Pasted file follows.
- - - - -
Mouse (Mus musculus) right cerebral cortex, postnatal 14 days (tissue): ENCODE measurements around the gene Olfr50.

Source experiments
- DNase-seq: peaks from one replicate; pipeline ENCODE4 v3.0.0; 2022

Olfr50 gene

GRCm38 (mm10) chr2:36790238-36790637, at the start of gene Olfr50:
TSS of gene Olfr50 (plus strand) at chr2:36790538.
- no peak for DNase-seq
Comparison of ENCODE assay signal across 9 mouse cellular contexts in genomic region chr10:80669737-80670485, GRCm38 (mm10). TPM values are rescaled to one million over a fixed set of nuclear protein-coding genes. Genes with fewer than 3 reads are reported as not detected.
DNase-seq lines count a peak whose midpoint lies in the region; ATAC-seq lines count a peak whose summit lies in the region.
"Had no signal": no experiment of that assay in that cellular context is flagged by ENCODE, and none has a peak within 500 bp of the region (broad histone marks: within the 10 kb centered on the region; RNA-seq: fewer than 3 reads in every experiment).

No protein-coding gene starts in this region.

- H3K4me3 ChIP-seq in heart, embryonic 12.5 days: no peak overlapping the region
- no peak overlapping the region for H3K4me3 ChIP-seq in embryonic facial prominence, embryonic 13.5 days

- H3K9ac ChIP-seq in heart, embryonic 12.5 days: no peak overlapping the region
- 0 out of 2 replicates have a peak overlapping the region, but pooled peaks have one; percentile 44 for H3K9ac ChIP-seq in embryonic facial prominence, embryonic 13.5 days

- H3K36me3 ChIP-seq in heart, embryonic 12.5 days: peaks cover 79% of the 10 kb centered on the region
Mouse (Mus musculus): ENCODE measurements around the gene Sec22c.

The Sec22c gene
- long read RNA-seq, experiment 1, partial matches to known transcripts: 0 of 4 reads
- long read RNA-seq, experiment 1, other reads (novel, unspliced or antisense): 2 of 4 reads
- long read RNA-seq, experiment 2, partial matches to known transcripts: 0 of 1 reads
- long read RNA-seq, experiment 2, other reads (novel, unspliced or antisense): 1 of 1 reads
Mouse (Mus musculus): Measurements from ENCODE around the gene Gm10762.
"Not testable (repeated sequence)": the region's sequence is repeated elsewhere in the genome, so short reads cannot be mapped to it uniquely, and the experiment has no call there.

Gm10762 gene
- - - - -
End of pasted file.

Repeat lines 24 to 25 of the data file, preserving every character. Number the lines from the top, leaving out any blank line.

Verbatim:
"Not testable (repeated sequence)": the region's sequence is repeated elsewhere in the genome, so short reads cannot be mapped to it uniquely, and the experiment has no call there.

Gm10762 gene